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How to Have an Open Conversation with Your Parents About Their Finances

Sitting your parents down to talk about their finances may feel like an awkward thing to discuss. But it is important to do because if your parents needed assistance or support with finances regarding their savings, or had not set up a will yet, who else but their next of kin would step in to help. For instance, in case of a health emergency you needed to obtain access to their bank account to pay their medical fees or have their finances managed, the only way you could have done it was if you were named your parents’ power of attorney by them and assigned their medical-care surrogate. It is better to have made such financial arrangements early on because, during an emergency, you might not be able to think straight because of stress and confusion. You need to collect as much information as you can regarding their finances. If they agree, ask them to write their information down on paper so you can use it when needed.

Here are a few things you should be prepared to ask them:

  • If they are in debt.
  • If their savings are enough to live a contented life in retirement.
  • If they have an established plan for extended payments if needed.
  • The kind of insurance strategies they have.
  • Where they have their safe deposit box stored and what they have inside it.

How to go about doing it

When you start the conversation with them, try not to patronize them because this could scare them away. Also, make it clear that your motives are not selfish. They should know that this conversation is for their benefit and not yours. Do not try to convince your parents by saying you will not help them later in life if they refuse to talk about their finances. Try not to pick talking to them on days like holidays and opt to pick a time when your parents are calm and relaxed. Here are some ways you can get through to them with your motives. You can also start with stories of other peoples’ experiences, prompting them to start sharing their own too.

Share your own experiences with them

You can get your parents to open up and gain their trust by telling them about how it was for you in terms of legal documents. Make it clear to them that, again, you do not intend to find out if your name has been mentioned in the will or not, and how much you will inherit. In return for knowing where they have placed their asset planning documents if you recently wrote a will, let them know where you have it so they can retrieve it for you if you ever run into an emergency. Some parents might also find it embarrassing for their children to be advising them about their finances. So, you can begin by asking their advice on your financial decisions. Putting them first this way, they will be able to let their guards down and not feel as embarrassed sharing their own information.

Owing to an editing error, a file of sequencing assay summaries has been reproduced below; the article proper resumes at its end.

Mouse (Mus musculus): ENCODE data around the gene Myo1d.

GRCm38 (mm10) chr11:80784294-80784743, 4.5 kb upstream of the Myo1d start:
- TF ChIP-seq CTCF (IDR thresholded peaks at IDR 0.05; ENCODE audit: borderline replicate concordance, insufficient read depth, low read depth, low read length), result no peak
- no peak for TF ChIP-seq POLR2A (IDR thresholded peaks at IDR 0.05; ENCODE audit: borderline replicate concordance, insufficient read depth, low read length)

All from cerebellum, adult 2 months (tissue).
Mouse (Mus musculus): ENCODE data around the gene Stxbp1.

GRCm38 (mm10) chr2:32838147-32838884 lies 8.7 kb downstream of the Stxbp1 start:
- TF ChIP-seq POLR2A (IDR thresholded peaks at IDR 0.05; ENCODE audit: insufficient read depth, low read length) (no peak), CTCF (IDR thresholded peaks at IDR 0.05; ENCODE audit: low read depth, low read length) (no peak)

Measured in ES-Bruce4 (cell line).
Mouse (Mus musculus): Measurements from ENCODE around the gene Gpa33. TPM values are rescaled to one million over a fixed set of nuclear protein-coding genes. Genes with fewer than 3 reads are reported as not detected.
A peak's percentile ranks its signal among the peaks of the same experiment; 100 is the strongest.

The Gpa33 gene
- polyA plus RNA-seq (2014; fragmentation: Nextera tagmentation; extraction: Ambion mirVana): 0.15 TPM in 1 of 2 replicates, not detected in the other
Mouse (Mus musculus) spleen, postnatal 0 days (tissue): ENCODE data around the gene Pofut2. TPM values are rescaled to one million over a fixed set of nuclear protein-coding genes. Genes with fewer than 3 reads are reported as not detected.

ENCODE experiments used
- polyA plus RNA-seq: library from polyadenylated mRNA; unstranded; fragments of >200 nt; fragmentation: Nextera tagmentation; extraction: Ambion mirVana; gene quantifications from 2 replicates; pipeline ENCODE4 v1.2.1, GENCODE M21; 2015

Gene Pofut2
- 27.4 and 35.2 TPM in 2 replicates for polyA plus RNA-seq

Lift their burdens

You can initiate automatic fee payments for them so you can keep an eye on their funds (and help them accordingly), and they can stop worrying about having to pay their bills and have some more time to themselves.

Talk about present issues

Ask your parents if they have made any arrangements keeping the global pandemic in mind, because anyone can run into emergencies, including medical ones. Ask them if they have assigned a health-care surrogate for themselves who can make their decisions for them when they are unable to.

Getting reluctant parents to open up

You may ask hesitant parents to write down their information instead of telling you if that makes them uneasy. They may write down their financial accounts on a piece of paper and store it somewhere safe for you to access.

You can remind them of how their parents did, and where they may have fallen short, their hardships and how they dealt with them, or are still dealing with them.

If you still find your parents showing reluctance in sharing their financial info with you, you may call in someone else worthy of trust to offer help, like a friend you consider family or your parents’ lawyer. Since parents often do not take advice from their own children too seriously, and they consider talking about finances to them a taboo subject, then a third person (a person they trust or hold in high regards) may be able to convince them with more ease.

What to ask your parents

If your parents agree to talk or if you already get along with them well, then you could easily tell them that you need their financial information so you can help them, and be of assistance if they ever need it. Ask them for the following information:

  • Do not ask them about the funds they have saved in their bank, as this may throw them off. Instead, enquire about the bank they have set their account up in. Advise them to pay their bills by automatic bill payment, it would be even better if you helped them go about it. This is to confirm that their bills are paid automatically if, for instance, they end up needing medical care for a while due to being injured.
  • Ask them if they have anyone to make their financial decisions for them, and medical health care surrogate, if they are unable to do it themselves. Otherwise, a judge in court will determine who makes the financial or health care choices for them.

Enquire if they have a will written, because if they do not have it on time, such decisions that are supposed to be mentioned in a will, might have to be handed over to the law of the state to decide who will inherit your parents’ resources.

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